Eisenhower Army Medical Center
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24 Hour Urine

These instructions are intended to assist you in properly collecting a 24-hour urine specimen. Please read them carefully before starting the collection.

1. You will receive small and large urine specimen containers for collection of your urine specimen. The large container may contain a preservative which is necessary for the accuracy of the particular test your doctor has ordered.

2. If the large container has a preservative, keep it out of reach of children and do not allow the preservative to come in contact with your eyes or skin. If such an accident happens, wash the involved area immediately with large amounts of water and call your doctor.

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3. Begin your 24-hour collection on any morning.

4. Empty your bladder when you get up in the morning. Discard this specimen and note the time. From then on, collect all urine passed during the day and night in the small collection container and pour it into the large collection container.

5. It is important to collect all urine passed during the 24-hour collection period. An incomplete collection may result in an inaccurate interpretation of the test results.

6. Should you have a bowel movement during the 24-hour period, try to pass your urine prior to the bowel movement so as to avoid loss of urine.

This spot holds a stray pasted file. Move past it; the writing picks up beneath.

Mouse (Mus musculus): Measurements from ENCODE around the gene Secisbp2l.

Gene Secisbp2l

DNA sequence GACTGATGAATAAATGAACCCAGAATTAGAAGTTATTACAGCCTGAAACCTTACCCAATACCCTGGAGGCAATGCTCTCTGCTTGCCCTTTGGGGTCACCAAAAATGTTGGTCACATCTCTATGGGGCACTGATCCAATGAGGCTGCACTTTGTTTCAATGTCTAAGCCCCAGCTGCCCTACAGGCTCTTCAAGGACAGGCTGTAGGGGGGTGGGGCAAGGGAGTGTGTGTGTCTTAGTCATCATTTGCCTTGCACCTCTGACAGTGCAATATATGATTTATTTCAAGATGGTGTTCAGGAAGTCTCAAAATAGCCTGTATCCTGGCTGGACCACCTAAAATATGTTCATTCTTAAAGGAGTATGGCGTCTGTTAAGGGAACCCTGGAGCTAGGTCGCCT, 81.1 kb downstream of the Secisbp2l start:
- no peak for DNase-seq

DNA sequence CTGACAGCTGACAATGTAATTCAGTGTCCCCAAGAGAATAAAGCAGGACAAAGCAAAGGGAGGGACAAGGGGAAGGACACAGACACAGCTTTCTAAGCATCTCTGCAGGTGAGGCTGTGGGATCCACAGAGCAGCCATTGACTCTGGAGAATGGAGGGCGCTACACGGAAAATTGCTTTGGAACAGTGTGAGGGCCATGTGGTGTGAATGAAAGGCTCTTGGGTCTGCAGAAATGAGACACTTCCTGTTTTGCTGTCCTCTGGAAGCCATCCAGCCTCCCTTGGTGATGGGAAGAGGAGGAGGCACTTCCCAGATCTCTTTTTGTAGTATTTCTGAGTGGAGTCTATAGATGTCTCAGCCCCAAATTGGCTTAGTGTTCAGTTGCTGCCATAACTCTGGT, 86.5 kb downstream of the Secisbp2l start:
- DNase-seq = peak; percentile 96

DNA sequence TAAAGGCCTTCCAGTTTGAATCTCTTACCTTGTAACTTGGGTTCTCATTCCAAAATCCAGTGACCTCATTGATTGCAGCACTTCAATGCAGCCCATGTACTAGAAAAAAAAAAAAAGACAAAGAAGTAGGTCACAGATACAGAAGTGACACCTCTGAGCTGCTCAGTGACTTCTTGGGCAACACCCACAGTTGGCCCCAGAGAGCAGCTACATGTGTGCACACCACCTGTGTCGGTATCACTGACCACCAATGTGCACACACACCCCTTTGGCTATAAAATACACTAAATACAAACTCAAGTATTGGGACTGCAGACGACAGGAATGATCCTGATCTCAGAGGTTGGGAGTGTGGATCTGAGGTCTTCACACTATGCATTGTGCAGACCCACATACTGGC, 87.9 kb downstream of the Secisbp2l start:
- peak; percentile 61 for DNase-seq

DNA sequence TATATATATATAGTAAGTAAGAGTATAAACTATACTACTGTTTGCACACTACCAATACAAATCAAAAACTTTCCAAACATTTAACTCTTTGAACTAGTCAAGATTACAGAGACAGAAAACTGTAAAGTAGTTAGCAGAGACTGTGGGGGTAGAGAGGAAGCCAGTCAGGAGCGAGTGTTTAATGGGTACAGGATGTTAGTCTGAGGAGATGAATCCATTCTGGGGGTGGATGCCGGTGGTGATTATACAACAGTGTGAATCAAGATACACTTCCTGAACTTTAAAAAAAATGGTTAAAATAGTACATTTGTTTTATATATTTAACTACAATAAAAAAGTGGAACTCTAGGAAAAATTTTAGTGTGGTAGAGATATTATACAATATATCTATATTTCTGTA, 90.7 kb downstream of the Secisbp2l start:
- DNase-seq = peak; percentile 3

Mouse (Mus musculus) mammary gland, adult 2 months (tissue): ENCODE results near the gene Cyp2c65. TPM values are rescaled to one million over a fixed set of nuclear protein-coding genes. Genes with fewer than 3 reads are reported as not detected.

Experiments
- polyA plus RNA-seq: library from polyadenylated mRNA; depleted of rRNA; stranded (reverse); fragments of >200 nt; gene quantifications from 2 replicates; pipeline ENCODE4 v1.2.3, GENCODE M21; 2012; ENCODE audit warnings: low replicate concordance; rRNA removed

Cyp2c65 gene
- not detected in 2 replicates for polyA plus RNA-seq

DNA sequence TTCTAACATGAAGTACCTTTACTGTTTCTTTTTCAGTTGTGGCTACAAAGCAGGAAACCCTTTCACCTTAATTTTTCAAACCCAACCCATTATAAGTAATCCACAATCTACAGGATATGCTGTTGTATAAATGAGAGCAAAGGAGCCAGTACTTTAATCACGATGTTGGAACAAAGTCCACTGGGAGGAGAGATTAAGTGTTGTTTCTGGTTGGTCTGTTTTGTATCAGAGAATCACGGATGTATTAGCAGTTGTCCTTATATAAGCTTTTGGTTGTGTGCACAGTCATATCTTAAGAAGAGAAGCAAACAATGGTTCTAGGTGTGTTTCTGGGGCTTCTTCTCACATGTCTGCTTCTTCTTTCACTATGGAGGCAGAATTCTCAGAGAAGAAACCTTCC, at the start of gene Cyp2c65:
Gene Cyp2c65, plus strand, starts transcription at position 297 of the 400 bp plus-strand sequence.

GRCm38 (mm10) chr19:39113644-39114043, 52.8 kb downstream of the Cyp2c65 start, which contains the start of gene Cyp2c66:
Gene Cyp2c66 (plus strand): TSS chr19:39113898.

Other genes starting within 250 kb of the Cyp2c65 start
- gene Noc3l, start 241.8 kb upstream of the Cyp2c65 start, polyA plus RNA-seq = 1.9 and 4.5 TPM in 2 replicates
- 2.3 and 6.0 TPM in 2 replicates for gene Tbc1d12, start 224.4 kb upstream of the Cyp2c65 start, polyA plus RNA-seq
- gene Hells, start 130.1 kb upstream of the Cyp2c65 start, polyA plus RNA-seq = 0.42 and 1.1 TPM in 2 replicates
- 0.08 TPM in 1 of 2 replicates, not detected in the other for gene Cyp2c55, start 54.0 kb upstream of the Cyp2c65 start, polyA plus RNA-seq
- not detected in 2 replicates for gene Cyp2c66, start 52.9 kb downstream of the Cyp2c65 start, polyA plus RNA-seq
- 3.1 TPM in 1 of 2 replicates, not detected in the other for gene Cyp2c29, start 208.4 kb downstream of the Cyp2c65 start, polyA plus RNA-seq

7. Make your final collection when you empty your bladder the next morning. It should be about the same time you noted in paragraph 4 above.

8. Keep all urine in the large container refrigerated, and bring the container to the laboratory as soon as possible after the 24-hour collection is complete.

9. If you fail to collect any urine passed during the 24-hour collection period, obtain another large urine specimen container and begin the collection again.

10. If you have any questions, please contact the laboratory, phone 706-787-4160.

REFERENCES:

1. Textbook of Clinical Chemistry, Edited by Norbert W. Tietz, 1986, pg 489.

2. NCCLS, GP16-T, Routine Urinalysis and Collection, Transportation, and Preservation of Urine Specimens.

When you get your test results, ask your doctor to explain them to you. Comparing your test results with those of family or friends may confuse or alarm you. You may not have had the same type of test, so your results could have a completely different meaning.